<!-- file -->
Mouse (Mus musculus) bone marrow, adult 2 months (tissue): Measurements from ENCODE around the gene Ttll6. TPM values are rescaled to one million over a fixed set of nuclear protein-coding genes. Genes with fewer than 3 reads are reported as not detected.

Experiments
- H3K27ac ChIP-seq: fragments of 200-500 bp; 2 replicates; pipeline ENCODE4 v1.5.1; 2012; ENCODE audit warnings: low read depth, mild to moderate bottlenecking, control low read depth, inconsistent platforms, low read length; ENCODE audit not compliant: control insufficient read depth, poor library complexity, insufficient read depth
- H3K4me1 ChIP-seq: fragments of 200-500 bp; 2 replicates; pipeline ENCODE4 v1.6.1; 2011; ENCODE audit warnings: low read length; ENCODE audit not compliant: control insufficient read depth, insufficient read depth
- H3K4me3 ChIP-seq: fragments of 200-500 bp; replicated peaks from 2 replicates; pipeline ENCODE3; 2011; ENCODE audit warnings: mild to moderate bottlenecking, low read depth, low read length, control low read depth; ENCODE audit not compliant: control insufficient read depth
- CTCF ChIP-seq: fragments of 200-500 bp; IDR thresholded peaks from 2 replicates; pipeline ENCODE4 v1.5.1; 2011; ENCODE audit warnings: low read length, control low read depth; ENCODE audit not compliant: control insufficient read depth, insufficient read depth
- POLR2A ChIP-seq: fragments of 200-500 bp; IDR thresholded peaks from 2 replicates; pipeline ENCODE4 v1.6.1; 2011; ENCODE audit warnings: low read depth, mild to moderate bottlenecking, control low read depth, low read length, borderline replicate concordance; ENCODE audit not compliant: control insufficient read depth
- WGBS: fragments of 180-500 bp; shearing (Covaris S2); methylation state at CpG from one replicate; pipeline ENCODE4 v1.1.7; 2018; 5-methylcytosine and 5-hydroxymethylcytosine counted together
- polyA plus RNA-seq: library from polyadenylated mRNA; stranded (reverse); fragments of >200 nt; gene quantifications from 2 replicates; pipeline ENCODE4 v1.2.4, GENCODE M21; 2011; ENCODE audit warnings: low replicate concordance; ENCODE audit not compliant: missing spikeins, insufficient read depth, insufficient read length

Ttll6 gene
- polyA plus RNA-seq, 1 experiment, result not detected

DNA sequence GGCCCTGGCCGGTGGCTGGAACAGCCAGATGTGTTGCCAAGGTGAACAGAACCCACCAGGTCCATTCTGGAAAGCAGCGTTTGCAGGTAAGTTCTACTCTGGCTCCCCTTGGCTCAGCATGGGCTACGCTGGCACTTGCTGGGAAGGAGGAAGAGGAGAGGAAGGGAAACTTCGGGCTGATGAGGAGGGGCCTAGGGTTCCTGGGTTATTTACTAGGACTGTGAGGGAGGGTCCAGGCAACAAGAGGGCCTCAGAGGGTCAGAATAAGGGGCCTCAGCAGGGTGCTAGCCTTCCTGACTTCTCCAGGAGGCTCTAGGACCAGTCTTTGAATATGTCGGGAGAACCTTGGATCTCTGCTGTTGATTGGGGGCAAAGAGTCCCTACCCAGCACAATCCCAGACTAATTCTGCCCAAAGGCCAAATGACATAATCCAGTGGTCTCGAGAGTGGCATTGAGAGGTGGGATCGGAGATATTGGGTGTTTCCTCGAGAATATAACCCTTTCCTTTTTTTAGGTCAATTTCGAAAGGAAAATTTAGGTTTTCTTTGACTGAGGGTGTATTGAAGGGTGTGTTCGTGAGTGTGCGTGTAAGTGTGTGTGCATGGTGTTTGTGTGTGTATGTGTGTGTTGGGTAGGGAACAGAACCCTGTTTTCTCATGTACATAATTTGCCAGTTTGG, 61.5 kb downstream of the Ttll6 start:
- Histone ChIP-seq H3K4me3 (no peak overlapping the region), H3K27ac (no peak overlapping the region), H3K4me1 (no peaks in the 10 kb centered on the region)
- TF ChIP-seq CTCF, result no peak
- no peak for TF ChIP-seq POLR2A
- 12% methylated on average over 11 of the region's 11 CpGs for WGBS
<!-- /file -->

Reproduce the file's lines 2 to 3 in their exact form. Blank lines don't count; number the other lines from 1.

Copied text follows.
Experiments
- H3K27ac ChIP-seq: fragments of 200-500 bp; 2 replicates; pipeline ENCODE4 v1.5.1; 2012; ENCODE audit warnings: low read depth, mild to moderate bottlenecking, control low read depth, inconsistent platforms, low read length; ENCODE audit not compliant: control insufficient read depth, poor library complexity, insufficient read depth